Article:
Lack of sleep makes wives cranky with their spouses. Really.
Here’s some breaking news: A study by researchers at the University of Pittsburgh’s Sleep Medicine Institute has found that wives can be grumpy with their husbands if they don’t get a good night’s sleep.
Perhaps future research can determine whether husbands tend to hog the covers, whether the other side of the pillow is in fact cooler or whether the setting sun has some effect on darkness.
The researchers likely could have made the same discovery by simply talking to anyone who has ever been married. But they took a more scientific approach. They equipped 32 couples (average age, early 30s) with sensors that tracked their sleep patterns for 10 nights. And each day, they surveyed the husbands and wives to see how they were getting along.
The study found that women — but not men — tended to be more irritable and less positive with their spouses after a bad night’s sleep. It’s no secret that sleep-deprived men can have foul moods of their own. Perhaps the husbands in this study simply did a good job of hiding their feelings from their wives. Or from the researchers.
Still, there may be some reason why wives are more likely to take their sleep troubles out on their husbands, says Michael Zande, a psychologist in Raleigh, N.C., who specializes in both marriage counseling and insomnia treatment. As he explains, insomnia puts a person’s emotions on edge, and women tend to have “an especially strong emotional component” in their interactions with their husbands. On an average morning, men are thinking about logistics, and women are thinking about something called “feelings.” And feelings, research shows, can make a husband really wish he hadn’t said anything about the state of the recycling bin.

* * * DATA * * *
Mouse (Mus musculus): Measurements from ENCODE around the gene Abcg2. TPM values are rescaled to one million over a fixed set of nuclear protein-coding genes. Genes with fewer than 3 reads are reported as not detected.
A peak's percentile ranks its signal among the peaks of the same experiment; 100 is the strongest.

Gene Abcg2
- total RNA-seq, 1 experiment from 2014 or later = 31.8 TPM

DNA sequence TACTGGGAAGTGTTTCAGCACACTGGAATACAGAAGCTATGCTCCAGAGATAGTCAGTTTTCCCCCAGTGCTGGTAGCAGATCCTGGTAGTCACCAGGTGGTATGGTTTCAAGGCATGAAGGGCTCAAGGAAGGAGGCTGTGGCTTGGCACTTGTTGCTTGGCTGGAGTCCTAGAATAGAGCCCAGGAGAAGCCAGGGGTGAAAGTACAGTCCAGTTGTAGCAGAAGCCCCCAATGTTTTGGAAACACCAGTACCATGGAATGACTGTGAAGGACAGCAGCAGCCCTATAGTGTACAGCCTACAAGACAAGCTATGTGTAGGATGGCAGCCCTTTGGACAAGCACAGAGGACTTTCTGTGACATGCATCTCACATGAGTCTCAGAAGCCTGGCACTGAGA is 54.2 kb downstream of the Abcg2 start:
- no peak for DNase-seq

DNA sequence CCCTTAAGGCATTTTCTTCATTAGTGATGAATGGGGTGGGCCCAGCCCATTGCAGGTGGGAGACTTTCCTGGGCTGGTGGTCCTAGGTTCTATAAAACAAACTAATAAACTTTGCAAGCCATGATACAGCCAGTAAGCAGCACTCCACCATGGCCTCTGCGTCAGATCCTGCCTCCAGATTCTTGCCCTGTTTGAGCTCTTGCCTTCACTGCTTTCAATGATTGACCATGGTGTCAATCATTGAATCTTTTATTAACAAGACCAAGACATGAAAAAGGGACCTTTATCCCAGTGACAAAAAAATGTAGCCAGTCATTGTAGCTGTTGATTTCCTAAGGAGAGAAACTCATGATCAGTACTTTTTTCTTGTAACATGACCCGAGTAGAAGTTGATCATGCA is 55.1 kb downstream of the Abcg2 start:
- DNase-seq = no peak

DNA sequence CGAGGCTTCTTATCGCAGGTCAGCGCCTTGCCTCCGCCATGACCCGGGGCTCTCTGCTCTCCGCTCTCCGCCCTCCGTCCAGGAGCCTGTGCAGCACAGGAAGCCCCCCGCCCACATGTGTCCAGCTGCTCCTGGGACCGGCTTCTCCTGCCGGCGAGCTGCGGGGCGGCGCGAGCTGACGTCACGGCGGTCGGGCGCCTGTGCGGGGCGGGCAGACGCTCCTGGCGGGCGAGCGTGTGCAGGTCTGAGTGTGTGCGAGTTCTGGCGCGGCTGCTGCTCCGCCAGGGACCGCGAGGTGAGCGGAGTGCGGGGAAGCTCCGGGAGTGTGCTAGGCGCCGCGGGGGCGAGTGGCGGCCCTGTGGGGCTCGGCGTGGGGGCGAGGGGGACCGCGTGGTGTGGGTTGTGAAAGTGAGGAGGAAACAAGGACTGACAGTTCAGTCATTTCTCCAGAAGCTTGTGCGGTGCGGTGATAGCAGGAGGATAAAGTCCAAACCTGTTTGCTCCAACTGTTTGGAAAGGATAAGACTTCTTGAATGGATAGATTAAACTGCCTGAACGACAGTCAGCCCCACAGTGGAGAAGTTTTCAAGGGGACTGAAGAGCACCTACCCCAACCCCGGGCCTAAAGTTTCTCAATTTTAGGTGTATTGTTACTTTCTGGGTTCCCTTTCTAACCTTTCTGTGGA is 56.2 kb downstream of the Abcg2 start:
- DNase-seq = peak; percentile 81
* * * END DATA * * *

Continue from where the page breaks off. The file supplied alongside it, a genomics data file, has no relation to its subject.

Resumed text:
Beyond the not-so-surprising findings, Zande says the study points to an important issue: A lot a marriages would be happier and smoother if the couple could really learn to sleep together (as opposed to “sleep” together, which is a whole different aspect of marital happiness). During marriage counseling, he always asks about sleep quality. And he gives couples the same advice he gives to anyone else who’s struggling with sleep: Don’t read or work in bed, don’t nap during the day, stick to quiet activities an hour or so before sleep, and keep the room cool, dark, and quiet.
And when a husband thinks his wife may be getting up on the cranky side of the bed, he might try doing what he can to help her sleep better. “If this study gets out, there could be a rush on high-quality mattresses,” Zande says.